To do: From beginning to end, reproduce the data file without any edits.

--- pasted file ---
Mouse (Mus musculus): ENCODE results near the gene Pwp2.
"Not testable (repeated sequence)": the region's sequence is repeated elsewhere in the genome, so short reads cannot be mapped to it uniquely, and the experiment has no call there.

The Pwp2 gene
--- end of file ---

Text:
Mouse (Mus musculus): ENCODE results near the gene Pwp2.
"Not testable (repeated sequence)": the region's sequence is repeated elsewhere in the genome, so short reads cannot be mapped to it uniquely, and the experiment has no call there.

The Pwp2 gene